Friday Sonoma notebook: Schmidt and Honda, JR, Briscoe return and more

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This morning at Sonoma Raceway, three IndyCar press conferences were held. Here’s a few bits and pieces from those and other news and notes from around the paddock at the GoPro Grand Prix of Sonoma (4 p.m. EST, Sunday, NBCSN):

  • Sam Schmidt’s team is the first to announce it will continue with Honda powerplants into the 2014 season, as Honda switches from single to twin turbochargers, for the Schmidt Hamilton and Schmidt Peterson teams. Schmidt is likely to retain Simon Pagenaud in the No. 77 HP SHM entry; HPD vp and COO Steve Eriksen and the rest of the manufacturer rate Pagenaud highly. Interesting to me here is that Schmidt’s group is ahead of Chip Ganassi Racing in confirming; CGR was Honda’s anchor team when engine competition was reintroduced in 2012. I spoke to team co-owner Ric Peterson, who said rookie Tristan Vautier has an option for two further years, and he also hopes his team’s three Indy Lights drivers will continue for a second year. The only way that changes is if either Gabby Chaves, Sage Karam or Jack Hawksworth wins the title, and is awarded the champion’s incentive from IndyCar to move up.
  • Ryan Briscoe returns to action this weekend for Panther Racing, with a brace on his right wrist. He has gotten several days of testing in, first with Panther at Sonoma last week and again on Wednesday, and also in his Level 5 Motorsports HPD ARX-03b P2 class car at Austin earlier this week. Asked if a Panther/Level 5 weekend double-dip at Baltimore was possible, Briscoe said, “I wanted to and I pushed hard for it. But it came down to whether Level 5 would let me do it. It’s funny because earlier this year, when I said I’d do some Indy races, I said, ‘Come on, nothing will happen.’ And then I broke my wrist – so I lost that argument!”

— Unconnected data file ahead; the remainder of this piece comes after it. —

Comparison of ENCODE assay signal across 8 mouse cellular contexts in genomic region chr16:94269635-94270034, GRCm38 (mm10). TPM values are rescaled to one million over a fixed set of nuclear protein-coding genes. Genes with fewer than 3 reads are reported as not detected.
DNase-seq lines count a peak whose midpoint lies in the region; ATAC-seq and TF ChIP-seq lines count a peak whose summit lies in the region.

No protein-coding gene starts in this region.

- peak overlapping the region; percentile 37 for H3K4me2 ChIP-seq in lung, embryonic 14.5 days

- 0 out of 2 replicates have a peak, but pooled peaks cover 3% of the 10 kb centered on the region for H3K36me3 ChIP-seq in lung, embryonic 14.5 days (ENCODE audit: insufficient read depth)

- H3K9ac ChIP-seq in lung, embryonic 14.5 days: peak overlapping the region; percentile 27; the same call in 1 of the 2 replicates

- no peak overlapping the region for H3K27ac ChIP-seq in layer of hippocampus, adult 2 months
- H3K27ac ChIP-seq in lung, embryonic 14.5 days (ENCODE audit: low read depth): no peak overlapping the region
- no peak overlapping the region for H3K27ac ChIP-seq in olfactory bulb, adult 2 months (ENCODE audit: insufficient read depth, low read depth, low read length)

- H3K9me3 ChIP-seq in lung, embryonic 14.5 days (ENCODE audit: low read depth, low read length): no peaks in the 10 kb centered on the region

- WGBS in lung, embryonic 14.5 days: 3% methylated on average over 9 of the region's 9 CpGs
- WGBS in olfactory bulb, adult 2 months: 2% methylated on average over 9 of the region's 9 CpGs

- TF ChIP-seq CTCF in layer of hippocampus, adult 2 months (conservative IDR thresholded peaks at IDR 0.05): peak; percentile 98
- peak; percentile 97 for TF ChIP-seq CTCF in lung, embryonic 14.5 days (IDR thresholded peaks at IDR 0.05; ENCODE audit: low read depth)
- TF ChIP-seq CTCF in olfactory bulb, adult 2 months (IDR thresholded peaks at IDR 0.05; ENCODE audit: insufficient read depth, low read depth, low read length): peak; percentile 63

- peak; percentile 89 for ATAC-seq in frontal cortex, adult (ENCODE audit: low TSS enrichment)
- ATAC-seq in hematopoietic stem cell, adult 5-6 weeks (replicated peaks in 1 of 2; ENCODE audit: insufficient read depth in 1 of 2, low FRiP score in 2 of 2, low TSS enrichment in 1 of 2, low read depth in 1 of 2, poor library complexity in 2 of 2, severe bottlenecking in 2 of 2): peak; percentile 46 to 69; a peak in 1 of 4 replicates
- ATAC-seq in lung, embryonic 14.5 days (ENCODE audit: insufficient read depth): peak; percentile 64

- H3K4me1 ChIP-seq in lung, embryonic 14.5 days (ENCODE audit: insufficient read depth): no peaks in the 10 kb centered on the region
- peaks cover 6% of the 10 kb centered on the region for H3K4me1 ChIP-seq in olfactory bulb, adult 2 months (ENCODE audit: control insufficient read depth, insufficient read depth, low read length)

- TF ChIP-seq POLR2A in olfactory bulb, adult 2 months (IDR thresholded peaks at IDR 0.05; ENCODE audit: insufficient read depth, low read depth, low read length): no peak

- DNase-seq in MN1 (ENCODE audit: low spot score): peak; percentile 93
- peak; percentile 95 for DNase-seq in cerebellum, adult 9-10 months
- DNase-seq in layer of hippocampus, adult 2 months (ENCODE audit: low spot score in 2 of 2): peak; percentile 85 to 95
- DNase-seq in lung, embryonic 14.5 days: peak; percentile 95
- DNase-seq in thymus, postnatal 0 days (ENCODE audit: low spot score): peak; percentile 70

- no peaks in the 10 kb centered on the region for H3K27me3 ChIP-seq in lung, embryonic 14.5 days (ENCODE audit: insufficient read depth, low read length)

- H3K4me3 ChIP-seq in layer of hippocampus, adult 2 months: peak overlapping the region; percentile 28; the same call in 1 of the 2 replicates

• For JR Hildebrand, there isn’t so much any extra “motivation” or anything to prove on his return to the series with Barracuda Racing. “I don’t look at it like that,” he said. “It’s more about me coming out here, doing a good job and collectively putting together a good weekend.” He said the situation differs from his last one-off outing for Dreyer & Reinbold Racing, also at Sonoma, in 2010, because now he has 2.5 years of experience to draw on that has made him more prepared. He said he seriously enjoys working with team boss Bryan Herta, and seems fairly relaxed. The irony for JR this time around though is that his Barracuda team is parked right next to his old squad, Panther Racing, in both the paddock and pit lane.
  • Team Penske’s Helio Castroneves and Will Power have had two interesting media events with a Hitachi technology event at a Penske Nissan Infiniti dealership in downtown San Francisco on Thursday night, and a Google+ Hangout through Verizon Wireless this morning. A full replay of the Hangout is linked here on YouTube.
  • Josef Newgarden showed off a new “Power Nap Pillow” a fan gave him in the paddock before first practice, linked in the below tweet. Newgarden was one of six drivers who took a tour of Twitter’s headquarters Thursday in San Francisco, an event Tristan Vautier raved about. Meanwhile as to the business of Newgarden’s Sarah Fisher Hartman Racing team, which fields a second car this weekend for Lucas Luhr, team co-owner Fisher told IMS Radio during first practice that expansion to a second full-time entry is the goal. “We need to be in a second car situation to be in the premier elite and help him grow,” she said. Luhr, for what it’s worth, is in a new RW/SFHR firesuit and now his usual one he wears in the ALMS for Muscle Milk Pickett Racing.